Study Assessments: After consent/ assent has been obtained, the RA will collect information from the parent on baseline demographic variables (ex. age, gender), presenting signs and symptoms (ex. chief complaint), as well as previous history with ED visits and IV placement. Before the procedure, the RA will bring the MEDi (Medicine and Engineering Designing intelligence) robot into the room for children in the distraction group, set it up, and explain how to interact with it. The staff nurse will then perform the routine set up for IV placement. Pain will be measured using the child's self-reported scores on the Faces Pain Scale Revised (FPS-R). These scores will be collected immediately before and after IV placement has occurred. The child's response behaviors to pain will be assessed using the Observational Scale of Behavioral Distress (OSBD). The procedure and child will be video-taped during IV insertion to complete the OSBD scoring. Parental anxiety will be measured pre and post procedure with the State Trait Anxiety Inventory - State Scale Revised Version (STAI-S, Form Y). The degree of the child's engagement with the robot will be measured immediately following the procedure with the Intrinsic Motivation Inventory (IMI). Additionally, vitals will be collected pre, post and during the procedure. Data will be entered in real-time into a secure online database hosted on REDCap (Research Electronic Data Capture).
Randomization, Allocation and Blinding of Study Treatment: Randomization will be determined using a secure online randomization tool, through REDCap, and hosted via the Clinical Research Informatics Core at the University of Alberta. A trained RA will obtain the computer-generated randomized assignment after child and parent consent/assent has been obtained. Allocation will be concealed from the research staff, ED staff, and participants until after consent and randomization has been assigned by computer. Due to the nature of the intervention, it will not be possible to blind the children, parents, RAs, or ED staff. The children and their parents will be informed that the study is to evaluate different forms of distraction but will not know the study hypothesis for the MEDi robot. The data analyst will be blind to treatment assignment through the use of randomization codes that will not identify groups until analysis is complete.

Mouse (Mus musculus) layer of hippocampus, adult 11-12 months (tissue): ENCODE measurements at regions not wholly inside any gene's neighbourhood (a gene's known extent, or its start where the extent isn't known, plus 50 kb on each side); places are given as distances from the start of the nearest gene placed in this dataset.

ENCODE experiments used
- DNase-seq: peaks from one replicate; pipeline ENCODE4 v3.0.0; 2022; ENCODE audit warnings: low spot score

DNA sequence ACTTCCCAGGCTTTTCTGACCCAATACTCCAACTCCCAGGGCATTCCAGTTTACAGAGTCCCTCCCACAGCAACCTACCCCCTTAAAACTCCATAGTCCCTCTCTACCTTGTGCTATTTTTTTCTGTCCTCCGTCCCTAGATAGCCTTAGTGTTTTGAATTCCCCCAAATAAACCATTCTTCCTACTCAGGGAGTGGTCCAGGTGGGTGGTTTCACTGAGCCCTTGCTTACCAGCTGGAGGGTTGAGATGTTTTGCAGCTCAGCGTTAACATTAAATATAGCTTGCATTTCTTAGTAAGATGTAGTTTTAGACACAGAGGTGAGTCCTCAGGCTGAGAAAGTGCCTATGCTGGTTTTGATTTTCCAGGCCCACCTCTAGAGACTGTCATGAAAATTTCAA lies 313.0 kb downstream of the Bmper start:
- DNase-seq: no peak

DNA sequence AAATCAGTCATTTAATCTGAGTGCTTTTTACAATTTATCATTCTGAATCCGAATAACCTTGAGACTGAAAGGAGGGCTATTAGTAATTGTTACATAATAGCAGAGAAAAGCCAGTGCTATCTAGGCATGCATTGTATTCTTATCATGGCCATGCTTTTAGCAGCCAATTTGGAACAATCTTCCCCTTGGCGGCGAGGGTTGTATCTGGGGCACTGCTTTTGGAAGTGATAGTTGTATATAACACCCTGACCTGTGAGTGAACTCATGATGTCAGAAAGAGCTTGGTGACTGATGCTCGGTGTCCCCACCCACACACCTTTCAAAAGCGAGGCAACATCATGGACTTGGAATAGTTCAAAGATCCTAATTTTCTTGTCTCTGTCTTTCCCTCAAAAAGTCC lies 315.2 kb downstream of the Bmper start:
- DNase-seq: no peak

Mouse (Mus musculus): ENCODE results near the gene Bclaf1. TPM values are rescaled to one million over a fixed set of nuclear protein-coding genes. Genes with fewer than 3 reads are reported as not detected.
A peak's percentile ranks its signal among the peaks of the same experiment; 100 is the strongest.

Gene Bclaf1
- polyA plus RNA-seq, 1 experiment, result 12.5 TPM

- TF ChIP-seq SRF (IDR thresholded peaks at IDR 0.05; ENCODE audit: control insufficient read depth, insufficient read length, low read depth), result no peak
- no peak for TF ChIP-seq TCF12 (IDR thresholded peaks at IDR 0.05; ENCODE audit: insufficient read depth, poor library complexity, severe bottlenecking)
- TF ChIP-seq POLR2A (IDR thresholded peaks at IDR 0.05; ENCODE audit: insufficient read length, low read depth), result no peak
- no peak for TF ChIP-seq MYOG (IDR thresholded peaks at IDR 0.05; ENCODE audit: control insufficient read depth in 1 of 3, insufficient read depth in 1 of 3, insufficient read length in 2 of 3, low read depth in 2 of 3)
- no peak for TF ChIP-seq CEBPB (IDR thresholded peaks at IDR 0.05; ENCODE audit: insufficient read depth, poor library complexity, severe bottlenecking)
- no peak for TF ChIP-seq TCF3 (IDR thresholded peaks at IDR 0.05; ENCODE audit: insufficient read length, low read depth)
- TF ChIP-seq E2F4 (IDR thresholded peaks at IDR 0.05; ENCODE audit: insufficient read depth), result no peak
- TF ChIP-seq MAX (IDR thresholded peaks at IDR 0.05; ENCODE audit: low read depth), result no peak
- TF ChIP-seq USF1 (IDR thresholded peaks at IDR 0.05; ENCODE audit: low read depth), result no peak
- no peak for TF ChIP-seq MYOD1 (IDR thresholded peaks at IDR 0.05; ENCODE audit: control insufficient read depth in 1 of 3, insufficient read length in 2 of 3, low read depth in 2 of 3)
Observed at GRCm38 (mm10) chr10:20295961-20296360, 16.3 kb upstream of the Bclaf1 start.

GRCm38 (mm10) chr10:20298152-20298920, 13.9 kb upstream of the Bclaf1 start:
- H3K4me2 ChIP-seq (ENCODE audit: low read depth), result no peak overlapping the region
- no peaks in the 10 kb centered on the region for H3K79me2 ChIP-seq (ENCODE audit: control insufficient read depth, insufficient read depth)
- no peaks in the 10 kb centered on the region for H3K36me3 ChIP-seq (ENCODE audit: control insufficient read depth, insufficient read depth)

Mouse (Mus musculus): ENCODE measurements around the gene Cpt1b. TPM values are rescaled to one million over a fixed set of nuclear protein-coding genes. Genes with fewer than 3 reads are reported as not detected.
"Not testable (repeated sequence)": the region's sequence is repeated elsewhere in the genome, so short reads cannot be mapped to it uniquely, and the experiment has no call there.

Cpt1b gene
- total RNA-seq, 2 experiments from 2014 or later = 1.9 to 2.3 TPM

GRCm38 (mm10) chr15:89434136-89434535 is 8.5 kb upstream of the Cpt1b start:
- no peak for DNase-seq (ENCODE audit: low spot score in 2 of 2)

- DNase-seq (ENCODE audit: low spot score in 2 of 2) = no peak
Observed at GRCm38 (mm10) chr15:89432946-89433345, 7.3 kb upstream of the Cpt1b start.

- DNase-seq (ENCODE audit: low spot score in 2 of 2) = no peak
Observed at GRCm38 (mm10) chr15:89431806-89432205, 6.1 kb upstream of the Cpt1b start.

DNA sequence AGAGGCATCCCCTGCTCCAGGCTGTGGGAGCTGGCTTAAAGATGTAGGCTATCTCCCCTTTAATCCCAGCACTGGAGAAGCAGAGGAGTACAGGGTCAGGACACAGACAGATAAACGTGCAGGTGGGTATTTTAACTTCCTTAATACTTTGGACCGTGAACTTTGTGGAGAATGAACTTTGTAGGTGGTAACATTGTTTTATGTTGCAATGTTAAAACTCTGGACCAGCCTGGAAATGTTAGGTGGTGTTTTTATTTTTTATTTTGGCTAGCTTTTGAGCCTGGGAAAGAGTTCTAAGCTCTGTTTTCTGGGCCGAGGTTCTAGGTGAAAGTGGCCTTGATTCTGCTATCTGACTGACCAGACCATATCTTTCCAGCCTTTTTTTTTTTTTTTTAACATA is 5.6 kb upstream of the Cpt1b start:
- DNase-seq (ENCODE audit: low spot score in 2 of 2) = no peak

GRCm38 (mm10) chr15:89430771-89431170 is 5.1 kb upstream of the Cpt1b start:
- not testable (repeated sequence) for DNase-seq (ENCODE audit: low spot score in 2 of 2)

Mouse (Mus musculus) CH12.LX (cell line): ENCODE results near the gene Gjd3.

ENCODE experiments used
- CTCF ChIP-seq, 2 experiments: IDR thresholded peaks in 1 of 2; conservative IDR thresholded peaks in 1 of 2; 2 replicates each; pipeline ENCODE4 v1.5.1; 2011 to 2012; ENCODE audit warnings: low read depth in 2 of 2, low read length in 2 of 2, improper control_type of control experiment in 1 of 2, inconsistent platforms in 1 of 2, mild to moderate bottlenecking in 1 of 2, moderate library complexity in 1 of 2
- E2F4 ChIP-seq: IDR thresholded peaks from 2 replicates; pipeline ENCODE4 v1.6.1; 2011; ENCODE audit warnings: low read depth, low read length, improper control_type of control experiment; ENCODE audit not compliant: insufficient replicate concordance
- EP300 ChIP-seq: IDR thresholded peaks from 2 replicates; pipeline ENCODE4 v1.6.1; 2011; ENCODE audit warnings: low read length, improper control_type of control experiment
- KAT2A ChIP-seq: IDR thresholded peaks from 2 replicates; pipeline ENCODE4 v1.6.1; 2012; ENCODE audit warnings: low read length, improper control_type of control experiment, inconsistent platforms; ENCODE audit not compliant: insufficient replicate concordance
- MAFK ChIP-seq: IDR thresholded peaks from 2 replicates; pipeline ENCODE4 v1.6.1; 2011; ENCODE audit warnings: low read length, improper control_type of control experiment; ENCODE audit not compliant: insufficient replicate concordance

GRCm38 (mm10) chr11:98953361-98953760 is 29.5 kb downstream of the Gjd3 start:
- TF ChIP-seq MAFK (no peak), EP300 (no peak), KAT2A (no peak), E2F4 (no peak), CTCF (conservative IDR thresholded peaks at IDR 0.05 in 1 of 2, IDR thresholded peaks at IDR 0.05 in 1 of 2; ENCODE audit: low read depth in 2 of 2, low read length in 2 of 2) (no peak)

Study Intervention and Comparison: The intervention will be the use of the MEDi robot. The robot will be at the child's eye level, and will be programmed to introduce itself, interact with the child, and make encouraging comments about how brave he/she was. The duration of its actions will coincide with the length of the procedure (approximately 5-8 minutes). The control group will receive standard care, which generally includes the use of topical anesthetic cream. This comparison is based on the pragmatic preferences of physicians at the Stollery Children's Hospital as well as precedent in the literature.Overall, it is felt that any new intervention (e.g., the MEDi robot) should be compared to what is currently in practice (i.e., standard care), as no single distraction therapy is consistently and routinely employed in EDs at this time. ;
|Source||University of Alberta|
|Start date||April 20, 2017|
|Completion date||May 13, 2018|